-The idea that children naturally love to work and will almost always choose “work” (“working” with Montessori materials) over creative play or play with toys. In the book, The Essential Montessori, Hainstock says that “It is easier for the young child to relate to reality because it’s something tangible and concrete. Montessori observed that children, given a choice, preferred activities related to the environment around them: reality-oriented objects and actions” (p. 99.) I disagree. I have observed that young children are equally at home in “reality” and “make believe.” Furthermore, children’s play often allows them a chance to “act out” or practice reality-based activities of their future life—being a mommy, going to work, and doing other “grown-up” things. (See my article, Why Preschoolers Need to Play.) Besides, according to everything I’ve read, Montessori decided that children preferred “work” because the she observed that the children in her classroom chose her materials over toys. Well, the Montessori materials were displayed prominently and neatly on shelves, but the toys were crammed in a toy box. No wonder the children chose the Montessori materials! Besides that, the quality of the other toys must be questioned (remember, educational toys had not been invented yet.) Perhaps if the toys had been high-quality, open-ended toys that were displayed attractively on the shelves, they would have been played with more often.
I’ve noticed that my own children enjoy manipulative-type activities, and will often seek them out on their own. However, they always turn back to the toys that can be used creatively—especially those that can be used as props for dramatic play (cars, Legos, blocks and plastic animals, baby dolls, etc.)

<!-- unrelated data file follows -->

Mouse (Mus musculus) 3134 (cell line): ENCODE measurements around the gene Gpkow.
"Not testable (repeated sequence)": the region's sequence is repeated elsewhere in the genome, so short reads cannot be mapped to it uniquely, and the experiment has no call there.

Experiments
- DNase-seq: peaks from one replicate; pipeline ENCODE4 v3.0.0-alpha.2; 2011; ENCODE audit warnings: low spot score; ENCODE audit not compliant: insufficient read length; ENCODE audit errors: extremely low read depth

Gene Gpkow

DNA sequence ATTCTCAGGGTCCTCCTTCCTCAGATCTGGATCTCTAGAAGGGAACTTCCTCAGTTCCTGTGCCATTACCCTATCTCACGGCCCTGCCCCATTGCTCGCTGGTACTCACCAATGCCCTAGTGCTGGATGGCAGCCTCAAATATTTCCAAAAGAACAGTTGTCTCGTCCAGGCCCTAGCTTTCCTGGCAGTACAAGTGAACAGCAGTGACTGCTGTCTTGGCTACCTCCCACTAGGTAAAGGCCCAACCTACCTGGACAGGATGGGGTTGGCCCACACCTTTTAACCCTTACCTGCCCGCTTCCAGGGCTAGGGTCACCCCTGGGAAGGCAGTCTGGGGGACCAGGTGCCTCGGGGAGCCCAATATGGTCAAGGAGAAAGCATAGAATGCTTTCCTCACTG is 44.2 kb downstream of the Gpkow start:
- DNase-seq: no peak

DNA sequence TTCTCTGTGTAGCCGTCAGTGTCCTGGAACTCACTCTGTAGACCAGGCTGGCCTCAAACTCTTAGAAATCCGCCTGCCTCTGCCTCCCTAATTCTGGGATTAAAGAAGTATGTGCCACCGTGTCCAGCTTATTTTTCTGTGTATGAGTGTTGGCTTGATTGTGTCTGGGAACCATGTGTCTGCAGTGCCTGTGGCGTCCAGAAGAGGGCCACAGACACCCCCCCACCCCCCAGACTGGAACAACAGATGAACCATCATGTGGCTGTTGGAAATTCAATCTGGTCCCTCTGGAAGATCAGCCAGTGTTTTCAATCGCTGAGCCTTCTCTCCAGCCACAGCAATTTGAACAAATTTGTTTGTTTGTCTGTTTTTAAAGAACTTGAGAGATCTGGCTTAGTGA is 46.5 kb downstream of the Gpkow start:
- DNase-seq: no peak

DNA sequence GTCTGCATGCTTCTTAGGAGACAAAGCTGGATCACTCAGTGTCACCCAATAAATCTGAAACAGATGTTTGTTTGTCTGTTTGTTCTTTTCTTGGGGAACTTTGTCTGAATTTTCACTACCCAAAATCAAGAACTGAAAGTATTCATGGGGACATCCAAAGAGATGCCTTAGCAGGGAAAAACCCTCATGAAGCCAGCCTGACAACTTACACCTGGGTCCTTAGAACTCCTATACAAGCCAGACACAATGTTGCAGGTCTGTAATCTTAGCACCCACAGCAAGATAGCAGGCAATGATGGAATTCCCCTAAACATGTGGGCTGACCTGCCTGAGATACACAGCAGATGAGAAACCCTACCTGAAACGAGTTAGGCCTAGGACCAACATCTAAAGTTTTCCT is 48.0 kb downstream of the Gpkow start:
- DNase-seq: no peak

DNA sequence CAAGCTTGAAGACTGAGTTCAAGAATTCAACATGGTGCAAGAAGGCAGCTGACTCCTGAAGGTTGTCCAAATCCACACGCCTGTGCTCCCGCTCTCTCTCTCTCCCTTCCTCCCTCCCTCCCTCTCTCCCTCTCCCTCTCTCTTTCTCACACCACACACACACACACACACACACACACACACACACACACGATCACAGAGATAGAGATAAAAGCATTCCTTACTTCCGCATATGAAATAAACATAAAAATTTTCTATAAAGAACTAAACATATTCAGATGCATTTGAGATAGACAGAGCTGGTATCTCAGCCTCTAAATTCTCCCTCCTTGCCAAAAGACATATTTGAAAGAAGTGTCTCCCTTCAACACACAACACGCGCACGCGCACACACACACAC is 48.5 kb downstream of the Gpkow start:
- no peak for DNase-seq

-The idea that the Montessori Method is a “scientific” method: I may get some flack for this, but I don’t think that the field of education is a “science.” Educational methods (or theories, or philosophies) cannot be “scientific”. These fields are not based on scientific fact, but personal observation and opinion (which is colored by personal biases and perceptions), not based on scientific experimentation. Methods are not one-size-fits-all; they don’t always get the same results, since each child and each parent is different.
-The idea that children should learn what they love, since the “rest” would be hated/forgotten anyway (if so, who would ever choose to learn algebra or grammar?) I do agree that it is beneficial to encourage children’s interests, and help them explore them fully (this is often called “delight directed study.”) But we should not teach our children only the things they are interested in.
-The fact that in many Montessori schools (probably not all), the manipulatives are intended to be used one way, and only one way; creative use of the materials is discouraged or not allowed (some answer this argument by saying that other materials are available for creative use. This may be true in some classrooms/homes. But it is my understanding that during their “work periods”, children are only allowed to use the special “exercises” or Montessori materials, and only as directed. I realize that there are many interpretations of this, so this is not true in every case. Many homeschooling parents do allow their children to use the materials in creative ways.)
-Montessori “believers” insist that the children will do the exercises over and over. It’s true that repetition is a powerful force for children…we especially see it in reference to practicing new physical skills, music, and in reading aloud (children often want their favorite stories read to them over and over.) But in my experience, when it comes to manipulatives, any materials or toys that can be used in only one way are quickly set aside in favor of materials that can be used in more than one way (i.e. used creatively.) And once most children master their new skills (be it mastering a physical skill such as walking up stairs, or mastering a self-correcting toy), they are usually anxious to move on to new things.